of these changes.
MBA believes further
programmatic changes at FHA must balance three priorities: restoring financial
solvency; preserving FHA's critical housing mission; and maintaining the
agency's countercyclical role. The
Association plans to release a white paper next month that looks at various
policy options to determine their impact on FHA.
- Limit excessive risk
layering. Risk-based underwriting or
specifying additional underwriting criteria or compensating factors within
certain credit boundaries, could further reduce FHA's credit risk, but overly
tight credit controls could mitigate against FHD's traditional borrowers. FHA must find the right balance. Locking in some of the overlays employed by
lenders would protect FHA from any erosion in standards as market conditions
requirement from 3.5 percent to 5 percent. FHA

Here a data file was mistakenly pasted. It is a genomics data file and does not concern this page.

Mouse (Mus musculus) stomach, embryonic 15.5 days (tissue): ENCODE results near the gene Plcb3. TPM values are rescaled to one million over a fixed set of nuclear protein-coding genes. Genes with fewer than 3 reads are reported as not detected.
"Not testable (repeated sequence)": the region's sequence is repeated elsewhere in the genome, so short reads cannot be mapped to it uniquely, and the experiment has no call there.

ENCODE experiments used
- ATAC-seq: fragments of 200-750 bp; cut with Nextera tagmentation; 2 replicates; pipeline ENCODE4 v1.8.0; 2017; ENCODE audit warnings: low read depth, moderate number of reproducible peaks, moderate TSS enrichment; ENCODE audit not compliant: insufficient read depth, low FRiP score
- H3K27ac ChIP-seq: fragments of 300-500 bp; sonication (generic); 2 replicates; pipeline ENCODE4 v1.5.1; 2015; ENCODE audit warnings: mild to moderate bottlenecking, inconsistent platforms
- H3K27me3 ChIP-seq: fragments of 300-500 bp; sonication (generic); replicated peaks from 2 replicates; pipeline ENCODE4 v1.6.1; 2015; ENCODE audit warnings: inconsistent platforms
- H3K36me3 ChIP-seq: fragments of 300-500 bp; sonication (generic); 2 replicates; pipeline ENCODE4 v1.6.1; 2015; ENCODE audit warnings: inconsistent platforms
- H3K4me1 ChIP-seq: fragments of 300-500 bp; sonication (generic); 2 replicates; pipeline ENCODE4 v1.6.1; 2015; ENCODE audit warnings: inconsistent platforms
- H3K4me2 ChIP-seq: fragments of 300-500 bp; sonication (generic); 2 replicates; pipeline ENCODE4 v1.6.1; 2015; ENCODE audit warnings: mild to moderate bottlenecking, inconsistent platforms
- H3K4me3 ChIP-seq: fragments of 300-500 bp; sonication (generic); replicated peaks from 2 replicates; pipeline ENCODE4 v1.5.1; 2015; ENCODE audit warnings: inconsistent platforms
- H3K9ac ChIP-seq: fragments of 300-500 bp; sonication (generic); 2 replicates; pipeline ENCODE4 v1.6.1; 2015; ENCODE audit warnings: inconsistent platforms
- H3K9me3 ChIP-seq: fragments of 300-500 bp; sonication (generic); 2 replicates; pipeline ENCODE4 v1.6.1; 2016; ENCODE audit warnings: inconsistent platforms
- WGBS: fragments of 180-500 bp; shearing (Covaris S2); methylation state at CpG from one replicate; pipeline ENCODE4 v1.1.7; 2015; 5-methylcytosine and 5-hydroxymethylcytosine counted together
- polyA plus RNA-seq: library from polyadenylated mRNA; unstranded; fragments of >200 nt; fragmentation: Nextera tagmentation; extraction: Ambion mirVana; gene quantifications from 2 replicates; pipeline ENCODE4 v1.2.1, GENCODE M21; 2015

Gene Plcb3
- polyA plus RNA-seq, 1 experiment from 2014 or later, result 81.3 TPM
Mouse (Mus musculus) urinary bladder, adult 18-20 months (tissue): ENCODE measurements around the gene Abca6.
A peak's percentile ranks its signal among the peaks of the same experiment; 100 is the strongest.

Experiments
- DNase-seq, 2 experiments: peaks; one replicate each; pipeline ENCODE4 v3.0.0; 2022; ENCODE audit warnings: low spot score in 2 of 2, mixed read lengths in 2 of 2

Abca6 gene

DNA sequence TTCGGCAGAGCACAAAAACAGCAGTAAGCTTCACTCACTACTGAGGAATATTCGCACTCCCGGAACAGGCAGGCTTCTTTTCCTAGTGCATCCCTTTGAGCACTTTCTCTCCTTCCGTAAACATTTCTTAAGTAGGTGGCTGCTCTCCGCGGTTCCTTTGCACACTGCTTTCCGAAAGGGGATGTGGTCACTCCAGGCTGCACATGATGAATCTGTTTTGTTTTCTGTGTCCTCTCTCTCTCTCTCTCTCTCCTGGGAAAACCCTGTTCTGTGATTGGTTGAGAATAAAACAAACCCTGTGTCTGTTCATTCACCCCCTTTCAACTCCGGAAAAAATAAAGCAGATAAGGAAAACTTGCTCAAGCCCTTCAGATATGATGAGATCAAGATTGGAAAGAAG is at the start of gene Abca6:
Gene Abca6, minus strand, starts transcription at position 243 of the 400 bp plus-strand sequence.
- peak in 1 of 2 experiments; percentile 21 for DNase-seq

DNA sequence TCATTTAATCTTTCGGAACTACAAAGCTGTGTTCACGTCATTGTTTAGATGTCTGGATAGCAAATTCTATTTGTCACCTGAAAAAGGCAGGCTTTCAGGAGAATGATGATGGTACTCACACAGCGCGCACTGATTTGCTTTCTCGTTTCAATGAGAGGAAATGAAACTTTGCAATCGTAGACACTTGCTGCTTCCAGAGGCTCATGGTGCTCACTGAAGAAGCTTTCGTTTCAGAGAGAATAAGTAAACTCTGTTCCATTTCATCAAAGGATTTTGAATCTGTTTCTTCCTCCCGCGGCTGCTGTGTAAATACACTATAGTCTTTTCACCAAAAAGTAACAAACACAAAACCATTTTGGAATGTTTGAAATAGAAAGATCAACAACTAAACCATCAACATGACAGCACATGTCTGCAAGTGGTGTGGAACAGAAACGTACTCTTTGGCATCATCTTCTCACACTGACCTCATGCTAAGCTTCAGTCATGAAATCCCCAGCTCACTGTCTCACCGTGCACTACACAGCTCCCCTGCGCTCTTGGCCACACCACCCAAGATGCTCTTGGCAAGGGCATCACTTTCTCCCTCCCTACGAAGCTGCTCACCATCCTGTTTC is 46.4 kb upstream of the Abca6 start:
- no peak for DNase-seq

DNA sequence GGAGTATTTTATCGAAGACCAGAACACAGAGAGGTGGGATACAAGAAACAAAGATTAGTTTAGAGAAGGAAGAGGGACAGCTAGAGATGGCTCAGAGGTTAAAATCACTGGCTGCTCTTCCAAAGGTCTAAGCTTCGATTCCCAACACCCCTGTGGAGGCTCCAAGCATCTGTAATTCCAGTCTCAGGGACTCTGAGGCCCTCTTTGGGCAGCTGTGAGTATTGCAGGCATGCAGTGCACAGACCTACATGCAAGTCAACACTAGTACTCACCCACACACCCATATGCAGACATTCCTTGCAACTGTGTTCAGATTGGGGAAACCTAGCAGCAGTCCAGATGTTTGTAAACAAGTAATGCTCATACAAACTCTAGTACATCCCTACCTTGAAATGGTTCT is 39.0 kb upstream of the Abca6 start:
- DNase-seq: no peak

already increased minimum downpayments for
a credit score below 580 to 10 percent and has proposed raising the minimum for borrowers with
loans above $625,500 to five percent. FHA
continue this trend by designing
a tiered downpayment structure based on credit
scores where borrowers with the greatest risk of defaulting
would be required
to pay higher
borrowers with better credit scores.
- Establish a credit score
floor of 620. FHA recently
began requiring that borrowers with credit scores below that score have their
loans manually underwritten to ensure adequate compensating factors. Establishing an absolute credit score floor would reflect the current market
standard of private lenders, making FHA less subject to
adverse selection. Borrowers with extremely weak
credit may be better served by credit counseling
and a slower path to homeownership, rather
than an immediate and costlier loan.
downside risk is that a minimum score of 620 could reduce
options for many borrowers
especially penalizing some with a one-time